Next is timing. Microsoft has been testing telephony with Teams via what they call Direct Routing in the UK and Canada and now has rolled it out in the USA. For the next 18-24 months I see this as more of a solution for the do it your selfer type techie, or the Enterprise IT group that has a department large enough to support a round the clock telephony IT team.
While some may infer that this is a threat to the likes of 8x8, RingCentral, Vonage or Dialpad, that's hardly the case. Doing telephony right and keeping it running isn't easy at all. And while others may think this attacks the white label players who focus on the small to mid market business world, it's also not a threat. There's just too much complexity to doing telephony right, and unlike Apple, or even Google, Microsoft doesn't make doing things easy. If anything, they help support the ecosystem of IT engineers and techs more.
One also has to look at what this does to Google. Microsoft is never the "first mover" into any sector. Google has their fledgling Google Voice for Business service. It gets almost no attention. You never hear of it really being used, promoted or touted. Google is spending more time fighting Zoom with Meet than making what was internally called Wolverine a day to day business service. If Google isn't chasing the phone using market themselves, Microsoft, which has always been known for "selling through the channel" likely won't be either. Sure business can add this to their Office 365 service, but without some helping hands, well, it won't be on anyone's must do list anytime soon. Move on, as for Microsoft they have bigger fish to fry.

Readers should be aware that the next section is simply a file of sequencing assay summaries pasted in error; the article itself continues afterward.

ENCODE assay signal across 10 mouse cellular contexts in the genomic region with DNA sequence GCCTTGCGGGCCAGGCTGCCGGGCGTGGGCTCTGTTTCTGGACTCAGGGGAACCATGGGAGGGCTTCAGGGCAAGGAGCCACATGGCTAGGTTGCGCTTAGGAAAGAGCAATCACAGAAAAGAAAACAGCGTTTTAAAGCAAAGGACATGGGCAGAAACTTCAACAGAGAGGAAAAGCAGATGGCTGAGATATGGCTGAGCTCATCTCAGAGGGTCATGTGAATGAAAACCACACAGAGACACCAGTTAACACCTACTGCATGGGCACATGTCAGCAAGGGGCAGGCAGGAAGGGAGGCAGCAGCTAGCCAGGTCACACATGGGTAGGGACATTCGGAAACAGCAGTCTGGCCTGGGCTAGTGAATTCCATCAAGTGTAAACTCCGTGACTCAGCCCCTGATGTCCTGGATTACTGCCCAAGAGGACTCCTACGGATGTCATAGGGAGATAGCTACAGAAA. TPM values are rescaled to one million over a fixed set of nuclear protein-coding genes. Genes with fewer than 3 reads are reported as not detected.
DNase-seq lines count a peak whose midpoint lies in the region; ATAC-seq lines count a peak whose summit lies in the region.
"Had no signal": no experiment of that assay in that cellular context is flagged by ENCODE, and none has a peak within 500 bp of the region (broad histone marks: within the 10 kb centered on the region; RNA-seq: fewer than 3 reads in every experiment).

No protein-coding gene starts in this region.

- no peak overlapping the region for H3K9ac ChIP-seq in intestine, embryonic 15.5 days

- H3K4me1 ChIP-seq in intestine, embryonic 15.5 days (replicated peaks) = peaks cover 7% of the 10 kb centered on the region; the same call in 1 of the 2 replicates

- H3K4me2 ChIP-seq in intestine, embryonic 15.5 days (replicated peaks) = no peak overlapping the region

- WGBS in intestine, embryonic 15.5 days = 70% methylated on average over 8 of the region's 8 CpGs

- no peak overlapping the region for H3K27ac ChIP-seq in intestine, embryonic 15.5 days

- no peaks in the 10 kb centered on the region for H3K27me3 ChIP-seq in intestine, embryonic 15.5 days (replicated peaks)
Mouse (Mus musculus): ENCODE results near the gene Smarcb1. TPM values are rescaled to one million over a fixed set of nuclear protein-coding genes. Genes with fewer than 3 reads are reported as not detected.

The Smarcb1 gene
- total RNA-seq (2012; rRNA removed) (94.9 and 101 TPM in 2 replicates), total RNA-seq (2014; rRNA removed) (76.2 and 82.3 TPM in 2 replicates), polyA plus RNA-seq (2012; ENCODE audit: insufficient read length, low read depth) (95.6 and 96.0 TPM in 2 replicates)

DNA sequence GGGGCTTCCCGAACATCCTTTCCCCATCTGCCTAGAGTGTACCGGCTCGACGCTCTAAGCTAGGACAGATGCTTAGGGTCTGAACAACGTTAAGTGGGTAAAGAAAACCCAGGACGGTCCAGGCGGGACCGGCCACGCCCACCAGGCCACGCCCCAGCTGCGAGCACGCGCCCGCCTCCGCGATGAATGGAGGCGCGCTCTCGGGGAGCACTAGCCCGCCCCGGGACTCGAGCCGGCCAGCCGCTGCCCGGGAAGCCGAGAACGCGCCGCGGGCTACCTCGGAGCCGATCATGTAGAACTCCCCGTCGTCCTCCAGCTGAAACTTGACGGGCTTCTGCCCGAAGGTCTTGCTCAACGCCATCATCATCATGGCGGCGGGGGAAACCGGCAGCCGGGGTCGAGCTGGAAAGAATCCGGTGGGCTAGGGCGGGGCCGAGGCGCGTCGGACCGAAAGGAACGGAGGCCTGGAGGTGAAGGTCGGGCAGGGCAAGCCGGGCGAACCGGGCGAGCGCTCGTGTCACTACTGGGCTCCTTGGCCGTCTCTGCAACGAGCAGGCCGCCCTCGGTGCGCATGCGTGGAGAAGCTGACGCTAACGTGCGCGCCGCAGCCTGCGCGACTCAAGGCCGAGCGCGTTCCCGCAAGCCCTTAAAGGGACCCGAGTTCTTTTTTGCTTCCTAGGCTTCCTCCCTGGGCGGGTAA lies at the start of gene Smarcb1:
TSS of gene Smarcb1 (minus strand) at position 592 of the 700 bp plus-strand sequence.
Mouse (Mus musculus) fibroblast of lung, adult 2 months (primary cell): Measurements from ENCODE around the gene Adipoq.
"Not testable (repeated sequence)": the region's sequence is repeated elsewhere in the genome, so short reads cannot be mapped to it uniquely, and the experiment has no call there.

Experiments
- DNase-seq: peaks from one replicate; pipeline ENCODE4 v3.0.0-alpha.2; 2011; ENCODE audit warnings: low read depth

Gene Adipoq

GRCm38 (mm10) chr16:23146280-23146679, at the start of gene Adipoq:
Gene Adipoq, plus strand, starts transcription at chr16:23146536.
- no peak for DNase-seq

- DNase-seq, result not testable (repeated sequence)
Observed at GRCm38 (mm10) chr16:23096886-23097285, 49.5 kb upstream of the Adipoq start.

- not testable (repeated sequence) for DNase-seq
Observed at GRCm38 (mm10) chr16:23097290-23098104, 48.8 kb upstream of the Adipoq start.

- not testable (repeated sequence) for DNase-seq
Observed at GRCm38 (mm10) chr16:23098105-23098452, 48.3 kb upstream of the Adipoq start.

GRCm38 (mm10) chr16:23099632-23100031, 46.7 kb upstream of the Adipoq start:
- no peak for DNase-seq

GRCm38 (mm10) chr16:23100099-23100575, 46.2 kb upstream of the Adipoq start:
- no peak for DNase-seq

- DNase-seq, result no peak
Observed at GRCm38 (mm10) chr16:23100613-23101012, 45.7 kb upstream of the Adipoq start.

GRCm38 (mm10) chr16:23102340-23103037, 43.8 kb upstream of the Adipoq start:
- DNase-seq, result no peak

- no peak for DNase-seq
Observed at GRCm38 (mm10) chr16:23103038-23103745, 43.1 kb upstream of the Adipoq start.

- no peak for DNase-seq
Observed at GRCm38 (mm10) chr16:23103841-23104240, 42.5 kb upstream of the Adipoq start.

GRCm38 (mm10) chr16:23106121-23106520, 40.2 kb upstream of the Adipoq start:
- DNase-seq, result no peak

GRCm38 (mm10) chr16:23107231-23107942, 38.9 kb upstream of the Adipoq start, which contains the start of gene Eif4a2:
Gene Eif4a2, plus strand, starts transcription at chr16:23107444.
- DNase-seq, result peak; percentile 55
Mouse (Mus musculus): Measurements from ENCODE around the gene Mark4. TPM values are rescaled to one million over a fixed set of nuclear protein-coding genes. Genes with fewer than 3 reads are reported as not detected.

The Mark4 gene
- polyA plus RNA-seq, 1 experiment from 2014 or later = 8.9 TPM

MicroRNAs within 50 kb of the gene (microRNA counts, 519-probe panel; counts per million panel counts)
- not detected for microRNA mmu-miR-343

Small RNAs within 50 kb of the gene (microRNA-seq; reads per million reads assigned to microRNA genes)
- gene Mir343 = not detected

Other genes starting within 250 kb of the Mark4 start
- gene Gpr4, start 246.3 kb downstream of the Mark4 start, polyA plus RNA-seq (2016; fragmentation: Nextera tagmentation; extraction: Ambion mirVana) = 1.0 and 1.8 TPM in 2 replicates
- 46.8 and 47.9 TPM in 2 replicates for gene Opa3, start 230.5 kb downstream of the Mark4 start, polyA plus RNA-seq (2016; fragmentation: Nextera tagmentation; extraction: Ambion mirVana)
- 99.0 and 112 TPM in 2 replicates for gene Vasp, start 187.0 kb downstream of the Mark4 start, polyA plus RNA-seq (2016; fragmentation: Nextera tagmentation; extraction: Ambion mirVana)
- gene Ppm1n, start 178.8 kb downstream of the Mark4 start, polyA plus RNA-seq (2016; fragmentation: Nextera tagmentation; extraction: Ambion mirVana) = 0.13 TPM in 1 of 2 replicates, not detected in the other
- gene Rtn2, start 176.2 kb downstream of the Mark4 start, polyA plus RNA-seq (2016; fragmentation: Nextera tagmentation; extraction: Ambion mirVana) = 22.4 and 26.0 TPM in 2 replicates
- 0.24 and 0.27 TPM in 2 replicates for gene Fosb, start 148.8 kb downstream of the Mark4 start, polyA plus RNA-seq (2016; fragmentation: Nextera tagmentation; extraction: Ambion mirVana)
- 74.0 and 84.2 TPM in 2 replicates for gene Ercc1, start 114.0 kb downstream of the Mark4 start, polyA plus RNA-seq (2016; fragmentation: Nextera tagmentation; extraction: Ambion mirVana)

More Pain, More Gain
It does however bring up ideas of how this hurts Microsoft's perennial nemesis, Cisco, and their Broadsoft acquisition. Now MSFT has something for the large telcos like AT&T, Verizon, Vodafone, Orange, Telstra who can market the TEAMS telephony service at likely better rates than their Broadsoft licenses. Microsoft has been courting them since the Skype buy, and its been working. Big pond. Big fish. Channel. All what Microsoft wants.
What API Would Like With That Cloud
Instead I would look at what API's can be built from the MetaSwitch stack and think about how instantly Microsoft can become the CPaaS slayer of Twilio, Nexmo, Plivo, and provide the type of integration web devs need to look to Zapier for. If I'm Twilio I'm looking to Amazon or Google for richer alignments, as the ability to deploy, distribute and scale in the Azure cloud is likely as good or better than AWS, and Microsoft can bundle those pieces and parts that right now a develop has to cobble together. Those features also are the same kind of integrations that Slack users love and which Teams is chasing. Well, not much longer.
This is an upper end of the tech stack type play for Microsoft in the short term. The NFV and SDN aspects of the buy, and the pieces and parts to support telcos and really the enterprise scale business are clearly there. Add in Teams and the soft entry point is telephony, but this is really about Microsoft becoming an Information Services provider, not simply about dial tone.
For Microsoft this is about getting businesses, the big ones to switch to Microsoft Azure, back to Office and from Slack to Teams.
That's why this is about is what I'll call: